people and use to manipulate or instill power (West). Iago takes the
information regarding the consummation of Othello’s marriage to hold over
Othello. Iago also uses Brabantio to stir fear, by stressing the power and
respect Brabantio holds when he says, “That the magnifico is much beloved, And
hath in his effect a voice potential”. Iago wants to instill fear in Othello
because it gives him a sense of power. Psychopaths often crave control over
other’s emotions. It is easy for most psychopaths to manipulate emotion because
they inherently lack feeling (Cowie). Iago shows no remorse or struggle when
telling Othello lies. For example, when he says: “And spoke such scurvy and
provoking terms Against your Honor,” Iago wants Othello to think he defended
his honor and faith which is a terrible lie. Shakespeare sets up Iago’s dynamic
from the beginning and flawlessly expresses a person who goes beyond evil and exhibits
an extremely complex conscious—a psychopath. 

 Other common traits of psychopaths are that
they are highly egotistical (Cowie) and incredibly charming. Throughout the
play, it is obvious that Iago is an extremely egocentric and charming character.
His only true loyalties lie with himself, and he shows no concern for anyone’s
emotions. In the beginning of the play Iago makes an egocentric statement
saying: “Were I the Moor I would not be Iago. In following him, I follow but
myself” (1.1.63-64). This shows how Iago feels he is superior to Othello and
only follows himself. He is also saying that he doesn’t care who has authority
and doesn’t fear the consequences his actions. For instance, he freely treats
his wife, Emilia, with enormous disrespect. Not only does he frequently tear
apart other characters’ emotions, such as Emilia’s and Othello’s, but he does
this in a clever and vindictive way. In one scene, Cassio kisses Emilia as a
sign of courtesy and then apologizes to Iago for being so forward. Iago replies,
“Sir, would she give you so much of her lips, As of her tongue she oft bestows
on me, You would have enough” (2.1.112-114). Iago uses his masculine
superiority to disrespect Emilia in front of Desdemona and Cassio. This is an
example of Iago’s impulsive and egotistical desire to appear dominate and in
control. He effortlessly builds his own reputation at the expense of others’
emotions which is a key characteristic of a psychopath. He demonstrates an
egotistical and impulsive desire to be overbearingly arrogant and manipulate
others’ emotions for personal gain (West). Another instance of this is when Iago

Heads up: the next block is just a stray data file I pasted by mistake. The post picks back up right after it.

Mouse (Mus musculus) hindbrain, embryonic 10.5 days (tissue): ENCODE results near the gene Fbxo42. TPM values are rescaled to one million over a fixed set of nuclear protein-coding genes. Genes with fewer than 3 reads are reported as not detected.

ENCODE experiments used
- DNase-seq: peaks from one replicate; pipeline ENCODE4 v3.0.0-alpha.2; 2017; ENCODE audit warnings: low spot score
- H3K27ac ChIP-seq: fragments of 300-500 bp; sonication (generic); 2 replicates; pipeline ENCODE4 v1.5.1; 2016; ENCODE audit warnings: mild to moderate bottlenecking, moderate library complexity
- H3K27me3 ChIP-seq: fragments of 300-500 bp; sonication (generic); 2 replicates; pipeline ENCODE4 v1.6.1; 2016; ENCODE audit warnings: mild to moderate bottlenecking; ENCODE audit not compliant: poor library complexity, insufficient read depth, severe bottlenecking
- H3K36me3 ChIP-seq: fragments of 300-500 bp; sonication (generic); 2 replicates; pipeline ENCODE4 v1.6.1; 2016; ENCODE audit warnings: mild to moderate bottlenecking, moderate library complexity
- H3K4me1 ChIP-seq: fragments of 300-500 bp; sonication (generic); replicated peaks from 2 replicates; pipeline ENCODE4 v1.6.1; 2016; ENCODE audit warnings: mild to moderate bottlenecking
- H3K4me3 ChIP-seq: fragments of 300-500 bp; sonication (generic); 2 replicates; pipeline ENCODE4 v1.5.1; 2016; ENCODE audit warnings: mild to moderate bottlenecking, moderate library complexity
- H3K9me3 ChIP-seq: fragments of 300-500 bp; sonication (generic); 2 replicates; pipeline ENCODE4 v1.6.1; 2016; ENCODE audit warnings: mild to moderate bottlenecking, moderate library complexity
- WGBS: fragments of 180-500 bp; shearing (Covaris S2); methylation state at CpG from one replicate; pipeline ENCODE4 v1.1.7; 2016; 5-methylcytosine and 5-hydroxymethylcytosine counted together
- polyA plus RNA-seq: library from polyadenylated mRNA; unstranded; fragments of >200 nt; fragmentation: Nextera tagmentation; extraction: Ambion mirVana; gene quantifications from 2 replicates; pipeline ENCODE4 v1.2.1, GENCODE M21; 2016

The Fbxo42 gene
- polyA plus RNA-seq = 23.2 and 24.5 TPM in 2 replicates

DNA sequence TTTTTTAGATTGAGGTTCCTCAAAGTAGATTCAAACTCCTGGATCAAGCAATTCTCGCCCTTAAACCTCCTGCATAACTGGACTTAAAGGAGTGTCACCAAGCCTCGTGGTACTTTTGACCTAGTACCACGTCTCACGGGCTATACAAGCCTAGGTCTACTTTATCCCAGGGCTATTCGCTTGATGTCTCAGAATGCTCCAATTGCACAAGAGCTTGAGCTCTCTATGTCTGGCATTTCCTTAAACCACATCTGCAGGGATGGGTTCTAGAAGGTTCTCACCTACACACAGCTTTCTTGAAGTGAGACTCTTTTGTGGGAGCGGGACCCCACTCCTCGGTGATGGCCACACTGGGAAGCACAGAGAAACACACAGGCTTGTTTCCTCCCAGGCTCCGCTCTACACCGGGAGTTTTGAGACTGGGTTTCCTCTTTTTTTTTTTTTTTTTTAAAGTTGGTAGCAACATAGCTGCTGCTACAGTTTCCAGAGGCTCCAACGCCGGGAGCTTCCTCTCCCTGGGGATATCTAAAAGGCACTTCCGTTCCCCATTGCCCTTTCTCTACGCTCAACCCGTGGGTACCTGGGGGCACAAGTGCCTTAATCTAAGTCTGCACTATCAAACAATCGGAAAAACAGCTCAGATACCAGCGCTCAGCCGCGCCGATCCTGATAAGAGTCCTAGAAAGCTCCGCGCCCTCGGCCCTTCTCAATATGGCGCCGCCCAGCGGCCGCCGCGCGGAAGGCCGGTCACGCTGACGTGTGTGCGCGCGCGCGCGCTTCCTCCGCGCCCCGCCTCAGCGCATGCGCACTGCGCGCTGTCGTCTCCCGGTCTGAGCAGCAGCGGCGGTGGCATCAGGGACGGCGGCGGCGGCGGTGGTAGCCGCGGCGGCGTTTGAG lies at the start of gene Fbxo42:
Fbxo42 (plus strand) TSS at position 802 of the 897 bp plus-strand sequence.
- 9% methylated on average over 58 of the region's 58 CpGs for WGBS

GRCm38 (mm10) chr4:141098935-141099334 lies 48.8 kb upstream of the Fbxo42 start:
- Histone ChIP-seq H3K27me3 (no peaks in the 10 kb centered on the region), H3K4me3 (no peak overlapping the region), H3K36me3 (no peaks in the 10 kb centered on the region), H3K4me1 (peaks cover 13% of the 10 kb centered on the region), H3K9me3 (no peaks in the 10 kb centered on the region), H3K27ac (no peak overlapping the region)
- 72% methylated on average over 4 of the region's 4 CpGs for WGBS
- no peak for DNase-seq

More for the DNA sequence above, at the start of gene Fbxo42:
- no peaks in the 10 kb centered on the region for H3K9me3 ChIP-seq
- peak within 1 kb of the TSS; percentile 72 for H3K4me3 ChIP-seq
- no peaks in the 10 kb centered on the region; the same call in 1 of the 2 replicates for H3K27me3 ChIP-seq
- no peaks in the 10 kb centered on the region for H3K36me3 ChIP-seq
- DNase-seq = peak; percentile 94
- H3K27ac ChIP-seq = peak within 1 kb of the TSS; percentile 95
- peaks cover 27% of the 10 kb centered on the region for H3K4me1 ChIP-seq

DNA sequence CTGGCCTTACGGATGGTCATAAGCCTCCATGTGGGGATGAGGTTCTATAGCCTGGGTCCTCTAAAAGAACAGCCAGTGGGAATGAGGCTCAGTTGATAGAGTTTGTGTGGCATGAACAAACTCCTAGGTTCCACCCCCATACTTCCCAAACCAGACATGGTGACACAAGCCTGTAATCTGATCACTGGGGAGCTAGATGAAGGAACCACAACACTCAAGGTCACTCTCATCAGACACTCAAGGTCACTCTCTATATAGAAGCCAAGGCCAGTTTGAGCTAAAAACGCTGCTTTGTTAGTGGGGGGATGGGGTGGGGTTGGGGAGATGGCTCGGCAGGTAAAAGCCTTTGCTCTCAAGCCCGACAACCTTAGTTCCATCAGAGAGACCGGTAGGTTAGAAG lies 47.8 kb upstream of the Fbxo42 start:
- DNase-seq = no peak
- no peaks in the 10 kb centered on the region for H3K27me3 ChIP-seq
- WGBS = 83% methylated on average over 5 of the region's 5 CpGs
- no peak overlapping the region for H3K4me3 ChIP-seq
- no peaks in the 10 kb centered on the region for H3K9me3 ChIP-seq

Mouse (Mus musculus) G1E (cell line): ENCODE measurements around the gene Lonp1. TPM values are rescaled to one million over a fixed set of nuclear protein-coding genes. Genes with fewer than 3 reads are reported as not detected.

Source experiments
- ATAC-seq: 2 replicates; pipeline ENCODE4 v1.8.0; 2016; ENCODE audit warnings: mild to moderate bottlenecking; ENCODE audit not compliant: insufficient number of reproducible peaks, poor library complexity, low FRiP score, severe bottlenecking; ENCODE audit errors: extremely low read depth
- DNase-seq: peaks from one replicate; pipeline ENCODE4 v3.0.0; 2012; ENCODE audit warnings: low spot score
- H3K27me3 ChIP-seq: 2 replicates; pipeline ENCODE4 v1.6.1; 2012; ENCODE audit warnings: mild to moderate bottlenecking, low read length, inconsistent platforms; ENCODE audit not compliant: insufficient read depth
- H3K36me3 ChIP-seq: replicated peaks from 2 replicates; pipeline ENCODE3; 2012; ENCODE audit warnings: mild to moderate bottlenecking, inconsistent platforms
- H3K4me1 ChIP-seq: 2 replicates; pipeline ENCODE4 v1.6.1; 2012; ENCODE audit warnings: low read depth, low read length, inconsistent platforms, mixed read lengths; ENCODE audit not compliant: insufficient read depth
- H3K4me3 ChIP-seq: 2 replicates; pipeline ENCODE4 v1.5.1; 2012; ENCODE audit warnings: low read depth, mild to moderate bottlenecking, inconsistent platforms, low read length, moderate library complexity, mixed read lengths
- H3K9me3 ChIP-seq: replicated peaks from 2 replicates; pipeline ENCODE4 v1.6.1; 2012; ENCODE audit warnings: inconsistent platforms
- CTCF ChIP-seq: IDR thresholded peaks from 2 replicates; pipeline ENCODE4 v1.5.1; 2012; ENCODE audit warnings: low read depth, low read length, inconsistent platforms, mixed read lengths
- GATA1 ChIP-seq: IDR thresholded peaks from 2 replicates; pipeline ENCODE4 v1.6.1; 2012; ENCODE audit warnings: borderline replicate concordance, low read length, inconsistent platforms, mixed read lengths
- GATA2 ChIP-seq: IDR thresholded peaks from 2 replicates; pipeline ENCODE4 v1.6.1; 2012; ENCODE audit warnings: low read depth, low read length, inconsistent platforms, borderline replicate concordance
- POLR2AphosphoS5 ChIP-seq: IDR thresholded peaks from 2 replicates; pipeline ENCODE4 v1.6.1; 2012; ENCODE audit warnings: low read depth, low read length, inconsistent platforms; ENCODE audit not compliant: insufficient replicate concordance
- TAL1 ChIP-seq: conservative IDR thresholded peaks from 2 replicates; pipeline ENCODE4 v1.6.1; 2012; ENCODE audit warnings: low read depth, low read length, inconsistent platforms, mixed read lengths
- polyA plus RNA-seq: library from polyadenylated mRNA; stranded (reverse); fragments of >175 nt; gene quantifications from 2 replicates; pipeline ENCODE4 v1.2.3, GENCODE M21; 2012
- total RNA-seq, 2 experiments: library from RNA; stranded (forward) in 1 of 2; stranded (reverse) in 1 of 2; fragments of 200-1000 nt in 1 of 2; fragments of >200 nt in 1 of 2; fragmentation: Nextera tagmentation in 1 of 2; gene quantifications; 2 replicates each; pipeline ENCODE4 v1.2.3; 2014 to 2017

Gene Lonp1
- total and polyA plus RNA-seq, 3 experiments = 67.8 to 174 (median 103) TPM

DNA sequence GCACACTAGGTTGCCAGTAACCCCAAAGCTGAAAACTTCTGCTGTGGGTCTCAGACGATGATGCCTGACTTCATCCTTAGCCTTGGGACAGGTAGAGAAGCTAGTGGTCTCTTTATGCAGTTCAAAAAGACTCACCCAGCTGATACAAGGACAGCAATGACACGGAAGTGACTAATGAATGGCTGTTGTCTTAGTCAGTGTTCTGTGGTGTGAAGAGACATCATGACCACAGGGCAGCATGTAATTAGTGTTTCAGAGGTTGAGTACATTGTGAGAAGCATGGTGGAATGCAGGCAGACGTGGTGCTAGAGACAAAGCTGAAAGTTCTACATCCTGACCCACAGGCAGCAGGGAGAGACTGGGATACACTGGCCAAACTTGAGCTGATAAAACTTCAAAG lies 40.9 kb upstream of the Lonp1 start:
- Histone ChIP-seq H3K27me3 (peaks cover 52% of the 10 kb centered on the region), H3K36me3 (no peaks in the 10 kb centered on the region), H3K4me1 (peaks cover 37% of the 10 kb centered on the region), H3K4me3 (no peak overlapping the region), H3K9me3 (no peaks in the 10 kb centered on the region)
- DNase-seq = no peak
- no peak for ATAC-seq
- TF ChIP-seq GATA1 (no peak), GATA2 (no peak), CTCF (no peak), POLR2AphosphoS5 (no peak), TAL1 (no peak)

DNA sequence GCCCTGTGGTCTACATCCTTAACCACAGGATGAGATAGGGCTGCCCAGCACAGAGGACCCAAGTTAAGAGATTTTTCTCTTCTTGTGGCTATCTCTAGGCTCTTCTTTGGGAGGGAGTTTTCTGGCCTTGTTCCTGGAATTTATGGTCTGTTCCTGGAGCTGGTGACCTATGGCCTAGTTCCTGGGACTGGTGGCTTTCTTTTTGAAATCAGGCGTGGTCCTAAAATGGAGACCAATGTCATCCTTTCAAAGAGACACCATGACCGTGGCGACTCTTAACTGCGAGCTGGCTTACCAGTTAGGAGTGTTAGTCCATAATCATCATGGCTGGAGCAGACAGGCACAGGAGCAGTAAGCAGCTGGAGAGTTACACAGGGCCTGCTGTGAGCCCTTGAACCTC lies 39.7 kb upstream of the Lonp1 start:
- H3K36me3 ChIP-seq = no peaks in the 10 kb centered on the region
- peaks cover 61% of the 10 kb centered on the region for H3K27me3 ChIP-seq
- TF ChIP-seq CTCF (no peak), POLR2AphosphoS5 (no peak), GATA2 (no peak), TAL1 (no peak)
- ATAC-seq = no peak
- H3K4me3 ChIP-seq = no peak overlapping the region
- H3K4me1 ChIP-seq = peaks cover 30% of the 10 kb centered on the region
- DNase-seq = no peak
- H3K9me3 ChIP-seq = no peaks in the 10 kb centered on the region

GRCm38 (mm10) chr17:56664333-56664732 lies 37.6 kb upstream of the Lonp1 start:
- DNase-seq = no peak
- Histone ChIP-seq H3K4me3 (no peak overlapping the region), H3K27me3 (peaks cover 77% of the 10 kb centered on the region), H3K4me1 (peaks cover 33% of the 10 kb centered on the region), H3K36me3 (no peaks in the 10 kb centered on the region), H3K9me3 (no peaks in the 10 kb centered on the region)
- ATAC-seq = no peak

disregards Cassio’s feelings and comfortably uses him in part of his scheme.
Iago allows Cassio to believe he is a trustworthy friend by using his charm while
going behind his back and deceiving him.  People have an easy time trusting Iago,
because he possesses the ability to persuade people.  In this scene, Cassio trusts and confides in
him: “As I am an honest man, I thought you had, received some bodily wound.
There is more sense, in that than in reputation. Reputation is an idle and,
most false imposition, oft got without merit and lost, without deserving” (2.3.285-288).
Iago deceives Cassio and allows him to believe he can be trusted. Cassio is
coping with his feelings over a lost reputation. By persuading Cassio to
confide in him, Cassio will feel closer to Iago and be more willing to share
personal information. Iago ensures Cassio that his reputation is not lost and
says that those who are judging his reputation have false perceptions. He takes
advantage of Cassio so that he can have more control within the relationship.  Iago’s relationships, such as the one he has
with Cassio, are only necessary to him as part of a personal vendetta. Cleckley
says, “The
psychopath is always distinguished by egocentricity. This is usually of a
degree not seen in ordinary people and often is little short of astonishing” (Cleckley
395). Iago’s egocentric personality is evident in the way he doesn’t
possess the emotional capacity to worry for others unless its benefits him (West).
He also has an impulse to tear others apart to gain superiority. Shakespeare’s
ability to portray such a complex troubling mental state in a character is
astonishing.

Iago continuously
schemes due to his impulsive nature and inability to control himself. This ultimately
causes him to lose track of his motives for ruining Othello. Originally, Iago’s
anger comes from not being given the lieutenancy by Othello, who gives it to
Cassio instead. As the play continues, this motivation is lost, and Iago begins
to lie impulsively and without reason. Towards the end of the play, Iago
strikes Cassio and immediately puts the blame on Bianca. “Do you perceive the
gastness of her eye? —Nay, if you stare, we shall hear more anon.—…. Do you
see, gentlemen? Nay, guiltiness will speak, Though tongues were out of use” (5.1.125-130).
Iago attempts to convince those around him of her guilt while showing no
remorse. He easily drags anyone into his scheme and uses them to manipulate